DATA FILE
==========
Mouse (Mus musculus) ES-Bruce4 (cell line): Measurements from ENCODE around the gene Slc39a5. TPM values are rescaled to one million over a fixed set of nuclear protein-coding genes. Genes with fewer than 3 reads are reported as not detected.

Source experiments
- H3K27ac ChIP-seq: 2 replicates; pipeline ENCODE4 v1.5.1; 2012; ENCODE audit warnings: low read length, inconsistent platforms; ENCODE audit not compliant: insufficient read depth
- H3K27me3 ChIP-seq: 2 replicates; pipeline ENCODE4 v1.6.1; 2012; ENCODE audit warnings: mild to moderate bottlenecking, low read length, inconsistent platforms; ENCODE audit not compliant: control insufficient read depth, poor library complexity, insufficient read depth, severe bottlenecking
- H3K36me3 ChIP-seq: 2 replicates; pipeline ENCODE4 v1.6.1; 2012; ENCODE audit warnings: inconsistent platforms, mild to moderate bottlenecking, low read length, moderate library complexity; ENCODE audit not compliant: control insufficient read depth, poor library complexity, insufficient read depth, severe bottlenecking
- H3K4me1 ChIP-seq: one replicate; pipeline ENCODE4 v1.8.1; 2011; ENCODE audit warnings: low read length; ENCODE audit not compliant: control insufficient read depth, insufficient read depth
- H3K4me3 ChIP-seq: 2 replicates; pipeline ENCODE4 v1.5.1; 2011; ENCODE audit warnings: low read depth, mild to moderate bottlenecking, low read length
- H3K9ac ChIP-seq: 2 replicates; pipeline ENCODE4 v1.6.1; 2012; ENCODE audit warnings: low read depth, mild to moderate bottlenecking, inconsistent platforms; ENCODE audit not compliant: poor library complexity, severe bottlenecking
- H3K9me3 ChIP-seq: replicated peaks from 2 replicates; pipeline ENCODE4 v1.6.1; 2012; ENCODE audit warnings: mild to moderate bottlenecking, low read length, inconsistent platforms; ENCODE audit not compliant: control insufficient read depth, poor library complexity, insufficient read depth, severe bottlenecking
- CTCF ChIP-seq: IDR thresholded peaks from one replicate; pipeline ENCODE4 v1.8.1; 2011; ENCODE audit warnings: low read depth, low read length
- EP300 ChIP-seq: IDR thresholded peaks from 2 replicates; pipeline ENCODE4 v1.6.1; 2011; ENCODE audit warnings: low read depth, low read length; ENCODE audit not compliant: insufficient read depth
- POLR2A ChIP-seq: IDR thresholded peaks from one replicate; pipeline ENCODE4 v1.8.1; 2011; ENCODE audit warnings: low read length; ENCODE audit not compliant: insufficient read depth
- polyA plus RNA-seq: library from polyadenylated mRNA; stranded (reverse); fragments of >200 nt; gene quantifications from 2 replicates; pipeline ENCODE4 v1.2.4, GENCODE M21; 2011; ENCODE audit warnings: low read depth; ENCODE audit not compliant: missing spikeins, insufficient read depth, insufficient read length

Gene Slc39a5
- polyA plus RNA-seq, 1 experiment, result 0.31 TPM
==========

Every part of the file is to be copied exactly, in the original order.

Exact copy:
Mouse (Mus musculus) ES-Bruce4 (cell line): Measurements from ENCODE around the gene Slc39a5. TPM values are rescaled to one million over a fixed set of nuclear protein-coding genes. Genes with fewer than 3 reads are reported as not detected.

Source experiments
- H3K27ac ChIP-seq: 2 replicates; pipeline ENCODE4 v1.5.1; 2012; ENCODE audit warnings: low read length, inconsistent platforms; ENCODE audit not compliant: insufficient read depth
- H3K27me3 ChIP-seq: 2 replicates; pipeline ENCODE4 v1.6.1; 2012; ENCODE audit warnings: mild to moderate bottlenecking, low read length, inconsistent platforms; ENCODE audit not compliant: control insufficient read depth, poor library complexity, insufficient read depth, severe bottlenecking
- H3K36me3 ChIP-seq: 2 replicates; pipeline ENCODE4 v1.6.1; 2012; ENCODE audit warnings: inconsistent platforms, mild to moderate bottlenecking, low read length, moderate library complexity; ENCODE audit not compliant: control insufficient read depth, poor library complexity, insufficient read depth, severe bottlenecking
- H3K4me1 ChIP-seq: one replicate; pipeline ENCODE4 v1.8.1; 2011; ENCODE audit warnings: low read length; ENCODE audit not compliant: control insufficient read depth, insufficient read depth
- H3K4me3 ChIP-seq: 2 replicates; pipeline ENCODE4 v1.5.1; 2011; ENCODE audit warnings: low read depth, mild to moderate bottlenecking, low read length
- H3K9ac ChIP-seq: 2 replicates; pipeline ENCODE4 v1.6.1; 2012; ENCODE audit warnings: low read depth, mild to moderate bottlenecking, inconsistent platforms; ENCODE audit not compliant: poor library complexity, severe bottlenecking
- H3K9me3 ChIP-seq: replicated peaks from 2 replicates; pipeline ENCODE4 v1.6.1; 2012; ENCODE audit warnings: mild to moderate bottlenecking, low read length, inconsistent platforms; ENCODE audit not compliant: control insufficient read depth, poor library complexity, insufficient read depth, severe bottlenecking
- CTCF ChIP-seq: IDR thresholded peaks from one replicate; pipeline ENCODE4 v1.8.1; 2011; ENCODE audit warnings: low read depth, low read length
- EP300 ChIP-seq: IDR thresholded peaks from 2 replicates; pipeline ENCODE4 v1.6.1; 2011; ENCODE audit warnings: low read depth, low read length; ENCODE audit not compliant: insufficient read depth
- POLR2A ChIP-seq: IDR thresholded peaks from one replicate; pipeline ENCODE4 v1.8.1; 2011; ENCODE audit warnings: low read length; ENCODE audit not compliant: insufficient read depth
- polyA plus RNA-seq: library from polyadenylated mRNA; stranded (reverse); fragments of >200 nt; gene quantifications from 2 replicates; pipeline ENCODE4 v1.2.4, GENCODE M21; 2011; ENCODE audit warnings: low read depth; ENCODE audit not compliant: missing spikeins, insufficient read depth, insufficient read length

Gene Slc39a5
- polyA plus RNA-seq, 1 experiment, result 0.31 TPM